Tuesday, October 02, 2007

Good Marks, Bad Marks

Embrapa (remember the name) is the World Research Leader in tropical agriculture, making Brazil a direct Competitor for the foremost Exporter of foodstuffs. The importance of the article is the essential fact that the United States has identical Soil-building opportunities to what Brazil has done. American Sewage today drains into Fresh Water systems as basic Pollutant, when Sewage is an excellent base for a Soil-building Starter. Research has already constructed working Test Plants which turn Sewage in a pellet-form of Fertilizer by mass production means. Railroads could start a Triangle trade of delivery of Coal, transfer of processed fertilizer to Soil-building sites in covered Coal dump cars, and then a shorter Deadhead to the Coal fields. The alternate form of Sewage disposal would increase actual Fresh Water supplies, and Research could find basic Water-fixation Plants for rebuilt Soil acreage. Actual Research Costs would probably cost less than one major-city Sewage system today. The Sewage Processing plants for fertilizer can be competitive with current methods, and the separate Projects would supply as many good Jobs at the military/industrial complex, but at only a fraction of the Cost. The United States must learn to Work again, if We intend to maintain Top Place.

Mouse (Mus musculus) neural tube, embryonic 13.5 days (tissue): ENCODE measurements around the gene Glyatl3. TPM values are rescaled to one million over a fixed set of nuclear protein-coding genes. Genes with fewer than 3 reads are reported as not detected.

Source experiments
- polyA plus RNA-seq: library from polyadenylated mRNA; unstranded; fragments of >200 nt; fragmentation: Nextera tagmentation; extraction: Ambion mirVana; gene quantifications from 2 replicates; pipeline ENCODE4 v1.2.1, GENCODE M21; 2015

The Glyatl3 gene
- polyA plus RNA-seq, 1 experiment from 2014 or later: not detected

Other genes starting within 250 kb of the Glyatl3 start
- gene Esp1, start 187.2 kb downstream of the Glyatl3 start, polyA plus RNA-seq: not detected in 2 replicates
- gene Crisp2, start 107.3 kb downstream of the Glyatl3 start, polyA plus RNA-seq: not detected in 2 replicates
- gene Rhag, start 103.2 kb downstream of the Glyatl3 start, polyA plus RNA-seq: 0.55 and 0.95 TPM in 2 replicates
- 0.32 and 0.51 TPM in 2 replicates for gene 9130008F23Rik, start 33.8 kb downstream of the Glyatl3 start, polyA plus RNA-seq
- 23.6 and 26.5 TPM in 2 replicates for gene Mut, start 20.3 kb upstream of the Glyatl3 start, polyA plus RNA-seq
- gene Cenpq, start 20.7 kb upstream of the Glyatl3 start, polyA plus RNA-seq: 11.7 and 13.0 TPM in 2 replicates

Both Ford and Volkswagen both suffered from a drop in Sales, Ford worse than VW. Audi showed a Gain in Sales, though these were totally dependent upon the overall superiority of the vehicle. The Credit Crisis has obviously impacted the Auto industry, but I wonder if the Market is simply just saturated. Beginning Drivers cannot manage the high current Cost of new automobiles, while the Population is Ageing at the fastest rate ever; with the predictable decline in new Car Sales to the Elderly. The heyday of American Auto Sales may have been reached and passed. It might require study of Replacement rates in this Country; I wonder how Many are currently maintaining the Three-Year Replacement rate which the Industry has been touting for years.

Lynne Kiesling has a good Piece on the unintended consequences of the ethanol subsidies. It has somewhat drastically altered Food prices, and there has been an overproduction of ethanol, lowering the price of it; putting the ethanol investment capitalization in danger. I don’t know if I like the sweeter tomato, in fear that Heinz will lose that special tang which is its real Trademark. The Whole of Today’s argument may be that Government does poorly in both Monetary policy and Subsidies, average in Funding projects, and excellent only in Taxation; Republicans and conservative Economists long abandoning the only arena where Government can show any success. lgl

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